Slaughter Leads “Positive” Discussion with Trade Rep Kirk

March 2010

Reps. Louise M. Slaughter (D-NY) and Michael H. Michaud (D-ME) led a meeting of the House Trade Working Group’s meeting with United States Trade Representative Ron Kirk regarding continuation of U.S participation in talks for a Trans-Pacific Partnership Free Trade Agreement with Australia, Brunei Darussalam, Chile, New Zealand, Singapore, and Vietnam.

The meeting focused on the House Trade Working Group’s key issues, which include labor and environmental standards, food safety and agricultural terms, procurement rules, democracy clauses, services deregulation, access to medicines, and foreign investor rights.

“Our goal here today was to begin to find a path forward in achieving reform of our trade policy, and I think our discussion was very positive,” said Slaughter. “But a lot more is needed than words. If other countries are going to try to get their foot in the door for expanded trade here than these nations must respond by opening their markets to the United States. There must be fair and reasonable reciprocal access to all markets to bring our trade policy to a place where workers are not the primary losers.”

“The meeting was an encouraging sign that this Administration is committed to consulting with Congress on their trade agenda,” said Michaud, Chairman of the House Trade Working Group. “We believe it is critical to approach these negotiations as an opportunity to redefine and redirect U.S. trade policy. We must replace the failed policies of the past with those that deliver good paying jobs for American workers and a level playing field for our businesses.”

During the meeting, the House Trade Working Group also discussed the benefits of the Trade Reform, Accountability, Development, and Employment Act (TRADE), which now has 133 co-sponsors in the House of Representatives. A summary of the legislation is below.

H.R. 3012, TRADE Act

Summary of the Bill

The bill requires the Government Accountability Office (GAO) to conduct a comprehensive review of the major trade pacts that comprise the model on which U.S. trade agreement have been based, such as NAFTA, WTO, Jordan, and CAFTA. The GAO must also report on how the current pacts measure up to the bill’s criteria with respect to what must and must not be included in trade pacts.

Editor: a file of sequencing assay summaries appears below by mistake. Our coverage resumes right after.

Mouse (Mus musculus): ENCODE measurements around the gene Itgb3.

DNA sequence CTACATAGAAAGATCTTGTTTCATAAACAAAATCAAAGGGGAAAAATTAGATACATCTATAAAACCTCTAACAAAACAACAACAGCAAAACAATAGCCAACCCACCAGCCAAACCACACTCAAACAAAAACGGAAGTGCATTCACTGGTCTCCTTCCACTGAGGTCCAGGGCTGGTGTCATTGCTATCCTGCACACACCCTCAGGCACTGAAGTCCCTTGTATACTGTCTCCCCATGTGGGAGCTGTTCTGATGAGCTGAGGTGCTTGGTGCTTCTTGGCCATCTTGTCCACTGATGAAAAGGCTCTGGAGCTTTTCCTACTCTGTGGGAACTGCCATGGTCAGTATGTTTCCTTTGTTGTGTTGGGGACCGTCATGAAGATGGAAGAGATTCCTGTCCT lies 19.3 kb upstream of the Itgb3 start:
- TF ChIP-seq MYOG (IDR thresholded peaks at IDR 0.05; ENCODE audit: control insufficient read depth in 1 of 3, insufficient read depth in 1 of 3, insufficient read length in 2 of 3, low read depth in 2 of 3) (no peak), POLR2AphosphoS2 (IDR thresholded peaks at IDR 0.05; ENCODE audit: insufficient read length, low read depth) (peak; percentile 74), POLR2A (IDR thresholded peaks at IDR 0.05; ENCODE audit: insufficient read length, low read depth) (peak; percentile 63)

The bill spells out what should be in trade agreements including standards on: labor, environment, food and product safety, agriculture, human rights, currency anti-manipulation rules, national security, procurement, investment
The bill also lists issues that should NOT be in trade agreements including: bans on Buy America, bans on anti-sweatshop rules, new rights for foreign investors to promote off-shoring, service sector privatization and deregulation requirements, special protections for pharmaceutical companies that limit affordable access to drugs.

Renegotiation: Requires the President to submit renegotiation plans for current trade pacts prior to negotiating new agreements and prior to congressional consideration of pending agreements.

Establishes a Super Committee: The bill establishes a special congressional super committee chaired by the Ways and Means and Finance Committee chairs to work with the President on formulating this plan. The super committee also includes a role for the chairs and ranking members of other committees whose core jurisdiction is directly affected by today’s expansive trade pacts.

Replacing Fast Track: The bill lays out criteria for a new mechanism to replace the anti-democratic Fast Track negotiating process. To obtain agreements that benefit a wider array of interests, this new process includes Congress setting readiness criteria to select future negotiating partners; mandatory negotiating objectives based on the bill’s criteria of what must be and must not be in future trade pacts; and the requirements that Congress must certify that the objectives were met, and then vote on an agreement before it can be signed.

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